FRANKFURT (Bloomberg) -- They said this day would never arrive. PSA/Peugeot-Citroen's 5 percent recurring operating margin in 2015 seemed like an improbability just a few years ago.
The carmaker lost more than 8 billion euros ($8.8 billion) between 2012 and 2014, according to Bloomberg data, was almost given up for dead and had to be rescued by the sale of stakes to France's government and China's Dongfeng Motor.
Yet PSA has delivered a level of profitability that's dazzling by the modest standards of Europe's mass-market automakers.
Carlos Tavares, an ambitious former Renault executive, took over at PSA less than two years ago and set the bar low. PSA was targeting a 2 percent operating margin by 2018 (roughly in line with its historical average) and a 5 percent margin sometime before 2023. Tavares has delivered, and then some.
A plant closure, pay freeze and thousands of job cuts -- all started under Tavares's predecessor -- have boosted productivity. Savings in production and procurement contributed 40 percent of operating profit gains last year.
Simply put, PSA has cut fixed costs and is spending less on purchasing, thereby lowering its break-even point. The company has also found savings in selling and administrative expenses.
It's unfashionable to attribute a carmaker's transformation to the fact that it sells cars customers want to buy. But PSA is doing that too. Sales of the quirky Citroen C4 Cactus (which looks like it has chocolate bars stuck to its sides) almost doubled last year.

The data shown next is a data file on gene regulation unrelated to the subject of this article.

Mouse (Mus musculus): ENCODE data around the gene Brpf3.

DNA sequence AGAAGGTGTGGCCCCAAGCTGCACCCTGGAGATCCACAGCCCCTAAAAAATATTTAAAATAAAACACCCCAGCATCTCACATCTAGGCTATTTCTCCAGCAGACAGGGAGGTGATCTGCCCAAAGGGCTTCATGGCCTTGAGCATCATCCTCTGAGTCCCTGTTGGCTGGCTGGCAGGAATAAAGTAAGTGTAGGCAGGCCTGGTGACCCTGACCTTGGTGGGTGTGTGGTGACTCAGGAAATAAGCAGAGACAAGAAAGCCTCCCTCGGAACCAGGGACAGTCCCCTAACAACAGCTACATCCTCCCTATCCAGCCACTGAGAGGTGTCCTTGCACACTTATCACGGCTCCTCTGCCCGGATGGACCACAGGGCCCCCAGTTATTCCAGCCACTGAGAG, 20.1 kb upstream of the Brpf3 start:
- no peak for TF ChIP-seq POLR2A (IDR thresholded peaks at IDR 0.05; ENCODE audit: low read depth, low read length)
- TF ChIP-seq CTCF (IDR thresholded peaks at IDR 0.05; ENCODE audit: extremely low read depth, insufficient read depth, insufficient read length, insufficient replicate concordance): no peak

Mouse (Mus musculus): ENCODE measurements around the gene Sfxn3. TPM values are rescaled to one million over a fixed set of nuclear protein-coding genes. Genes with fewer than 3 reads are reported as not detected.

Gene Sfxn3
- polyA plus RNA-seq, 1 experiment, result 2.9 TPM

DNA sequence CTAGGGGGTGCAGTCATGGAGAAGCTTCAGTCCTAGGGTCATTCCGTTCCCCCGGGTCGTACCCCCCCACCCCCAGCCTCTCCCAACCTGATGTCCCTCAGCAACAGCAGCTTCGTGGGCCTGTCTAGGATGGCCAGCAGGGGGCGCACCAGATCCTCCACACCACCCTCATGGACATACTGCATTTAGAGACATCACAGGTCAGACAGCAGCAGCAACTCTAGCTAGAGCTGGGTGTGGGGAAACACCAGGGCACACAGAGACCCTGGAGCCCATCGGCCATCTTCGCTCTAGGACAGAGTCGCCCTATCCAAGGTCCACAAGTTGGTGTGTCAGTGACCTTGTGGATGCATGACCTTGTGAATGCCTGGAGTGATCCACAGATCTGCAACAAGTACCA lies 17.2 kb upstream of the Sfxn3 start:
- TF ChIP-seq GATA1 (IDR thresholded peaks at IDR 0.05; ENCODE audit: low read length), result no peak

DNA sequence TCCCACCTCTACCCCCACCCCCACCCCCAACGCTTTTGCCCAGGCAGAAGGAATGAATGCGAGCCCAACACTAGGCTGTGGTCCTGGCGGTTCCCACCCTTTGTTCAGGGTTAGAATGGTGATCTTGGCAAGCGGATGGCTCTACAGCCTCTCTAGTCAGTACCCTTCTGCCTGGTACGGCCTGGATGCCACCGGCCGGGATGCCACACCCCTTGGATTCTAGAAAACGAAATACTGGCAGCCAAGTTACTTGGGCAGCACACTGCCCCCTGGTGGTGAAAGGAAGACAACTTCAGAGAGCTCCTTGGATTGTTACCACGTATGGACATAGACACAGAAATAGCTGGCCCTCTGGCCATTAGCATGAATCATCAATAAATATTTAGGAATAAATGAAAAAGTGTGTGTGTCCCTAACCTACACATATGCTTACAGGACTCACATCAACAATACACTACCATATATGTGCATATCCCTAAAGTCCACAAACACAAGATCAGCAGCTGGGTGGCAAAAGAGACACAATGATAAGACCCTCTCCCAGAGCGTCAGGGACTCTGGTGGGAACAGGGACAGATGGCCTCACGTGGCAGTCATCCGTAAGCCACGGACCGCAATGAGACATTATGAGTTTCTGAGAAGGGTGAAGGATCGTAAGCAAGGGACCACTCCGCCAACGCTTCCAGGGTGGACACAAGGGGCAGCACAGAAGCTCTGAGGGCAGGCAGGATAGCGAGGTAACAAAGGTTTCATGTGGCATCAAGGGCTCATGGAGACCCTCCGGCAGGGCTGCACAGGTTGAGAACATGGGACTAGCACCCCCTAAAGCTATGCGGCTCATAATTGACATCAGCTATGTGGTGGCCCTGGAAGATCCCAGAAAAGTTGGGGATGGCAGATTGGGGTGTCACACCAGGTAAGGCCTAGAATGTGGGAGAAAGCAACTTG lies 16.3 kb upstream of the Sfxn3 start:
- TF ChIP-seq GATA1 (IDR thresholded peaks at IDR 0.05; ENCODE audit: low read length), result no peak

China, diesel worries
Tavares may yet regret over-achieving so quickly. Investors have a quirky preference for slow but consistent profit improvement (as opposed to a sudden profit jump followed by a flattening). PSA had quite a bit of help last year from the strong pound, which boosts the value of UK sales. With Brexit fears weighing on the currency that doesn't look like it will be maintained.
In addition, emission compliance costs will probably rise after the Volkswagen scandal.
PSA's Asia exposure -- China and Southeast Asia are about a quarter of sales -- could also become a bigger drag. And the European market's recovery isn't guaranteed either: PSA expects it to increase just 2 percent in 2016 and in China by 5 percent.
Finally, Tavares seems determined to turn the historic DS brand, beloved by French presidents, into a premium carmaker. That helps boost profit per vehicle but will need lots of investment if it hopes to keep pace with the German brands. Sales of DS cars fell 13 percent last year but Tavares says his priority is margin, not volume.
Amid broader market turmoil, PSA shares have given up much of last year's gains but they still price in a fair bit of optimism, perhaps reflecting hopes that it will be involved in industry consolidation. At 8.1 times forward earnings, pricing looks expensive compared to compatriot Renault, on 6.5 times.
PSA margins are superior but it doesn't plan to start paying a dividend until the end of the new financial year. Renault has a 3 percent yield.
Still, credit where it's due, Tavares has dragged an impressive performance out of a former basket case. Investors have high expectations for the next act.